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ELKINS PARK, Pennsylvania (WPVI) — “Everybody loses their wallet I think once in their life,” said Nigel Greene. “If you’re lucky, it’s just once.”

Both he and 15-year-old Elian Ortiz had lost their wallets recently. However, the two were complete strangers until an act of kindness brought them together earlier this week.

“I stopped off here at the Walgreens to buy a birthday card and checked for my wallet and I couldn’t find it,” said Greene. “And I knew that I’d had it when I got in the car.”

At the same time, Ortiz was making the rounds on his skateboard as he usually does. He just visited Skate the Foundry, a skate shop perched on a hill just above the Walgreens. When he stopped by the convenience store for a drink, he found a wallet sitting alone in the parking lot.

“When I looked through it, it had all of these cards, IDs, all this important information that would really suck if someone else took it,” he said. “So I was like, let me do the right thing and bring it back to him.”

Ortiz found the proper address on the driver’s license contained inside. He plugged it into Google Maps and hit the road.

It was a slightly bumpy road from Walgreens to Greene’s house. Ortiz recalls scaling a large hill and even falling over once. But despite their different means of transportation, both Ortiz and Greene arrived at the same time.

“This dawned on me that he traveled, oh, I guess it’s maybe close to a mile from this Walgreens to my house to return my wallet,” said Greene. “So, I was obviously very thankful. Then, I just posted a message on our local community Facebook group. It kind of spread from there.”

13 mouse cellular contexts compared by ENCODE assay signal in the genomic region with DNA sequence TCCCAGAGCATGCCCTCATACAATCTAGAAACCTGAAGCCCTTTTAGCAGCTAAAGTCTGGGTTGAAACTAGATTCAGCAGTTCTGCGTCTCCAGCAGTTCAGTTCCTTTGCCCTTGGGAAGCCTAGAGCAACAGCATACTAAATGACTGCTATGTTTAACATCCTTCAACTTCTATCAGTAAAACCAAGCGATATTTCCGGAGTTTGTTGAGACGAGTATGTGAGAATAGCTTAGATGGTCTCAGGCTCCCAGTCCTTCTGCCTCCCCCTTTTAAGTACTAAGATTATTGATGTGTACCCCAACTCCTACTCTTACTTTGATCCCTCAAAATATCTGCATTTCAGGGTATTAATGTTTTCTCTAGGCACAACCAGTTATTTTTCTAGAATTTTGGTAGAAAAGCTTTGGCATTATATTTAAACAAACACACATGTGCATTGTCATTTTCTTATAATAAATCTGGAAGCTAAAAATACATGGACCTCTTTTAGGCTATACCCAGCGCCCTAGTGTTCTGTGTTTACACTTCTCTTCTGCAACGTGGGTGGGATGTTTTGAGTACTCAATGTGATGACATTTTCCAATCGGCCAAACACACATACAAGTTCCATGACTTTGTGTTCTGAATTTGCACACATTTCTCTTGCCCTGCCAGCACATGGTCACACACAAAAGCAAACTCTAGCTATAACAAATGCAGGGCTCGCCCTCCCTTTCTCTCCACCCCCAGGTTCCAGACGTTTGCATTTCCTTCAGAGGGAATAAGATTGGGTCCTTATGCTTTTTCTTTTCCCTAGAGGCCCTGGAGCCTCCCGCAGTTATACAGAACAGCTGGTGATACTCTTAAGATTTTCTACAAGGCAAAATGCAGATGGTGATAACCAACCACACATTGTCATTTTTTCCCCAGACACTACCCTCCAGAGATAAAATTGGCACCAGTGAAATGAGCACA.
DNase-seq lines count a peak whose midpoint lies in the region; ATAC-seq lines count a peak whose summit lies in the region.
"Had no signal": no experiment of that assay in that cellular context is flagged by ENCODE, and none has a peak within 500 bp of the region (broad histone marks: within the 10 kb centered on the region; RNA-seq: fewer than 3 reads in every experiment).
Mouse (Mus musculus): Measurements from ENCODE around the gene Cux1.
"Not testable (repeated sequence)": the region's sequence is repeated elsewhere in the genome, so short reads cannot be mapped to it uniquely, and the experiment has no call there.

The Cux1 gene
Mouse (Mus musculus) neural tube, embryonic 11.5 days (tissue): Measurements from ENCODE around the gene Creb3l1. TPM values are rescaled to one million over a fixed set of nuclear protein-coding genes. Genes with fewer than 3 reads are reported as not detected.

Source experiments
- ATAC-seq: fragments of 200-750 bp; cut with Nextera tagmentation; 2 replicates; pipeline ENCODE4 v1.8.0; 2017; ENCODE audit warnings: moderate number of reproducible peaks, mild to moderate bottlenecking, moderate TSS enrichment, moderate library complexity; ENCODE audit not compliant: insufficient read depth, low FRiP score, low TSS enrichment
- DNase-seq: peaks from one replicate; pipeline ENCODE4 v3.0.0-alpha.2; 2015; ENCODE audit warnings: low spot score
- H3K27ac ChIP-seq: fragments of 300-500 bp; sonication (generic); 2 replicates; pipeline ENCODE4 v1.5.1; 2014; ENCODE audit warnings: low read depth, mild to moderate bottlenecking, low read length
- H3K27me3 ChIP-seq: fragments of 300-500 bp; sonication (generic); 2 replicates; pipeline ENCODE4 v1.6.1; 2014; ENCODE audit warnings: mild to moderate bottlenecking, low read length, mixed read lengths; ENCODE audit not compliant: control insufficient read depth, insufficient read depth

Greene’s description of the story received more than 700 likes and dozens of comments from Elkins Park residents. After a few days of receiving positive feedback, Greene decided to meet Ortiz once more at Walgreens and deliver a thank you card.

“We get a lot of news stories about the bad things that kids do,” he said. “But I think the vast majority of kids, especially in our community, are good kids like Elian and do the right thing even when someone’s not looking.”

Ortiz hopes to continue performing good deeds and offering his time and resources to the community. The ninth-grade student has already started his own landscaping business, Eros and Friends Yard Work Co., and can be found shoveling snow for neighbors this time of year.

“My mom, my dad and my family, they just told me to always treat people how you want to be treated,” said Ortiz. “And they told me to always do the right thing, even if it doesn’t show any value to you.”

RELATED: Community rallies to help Collegeville Diner waitress battling cancer

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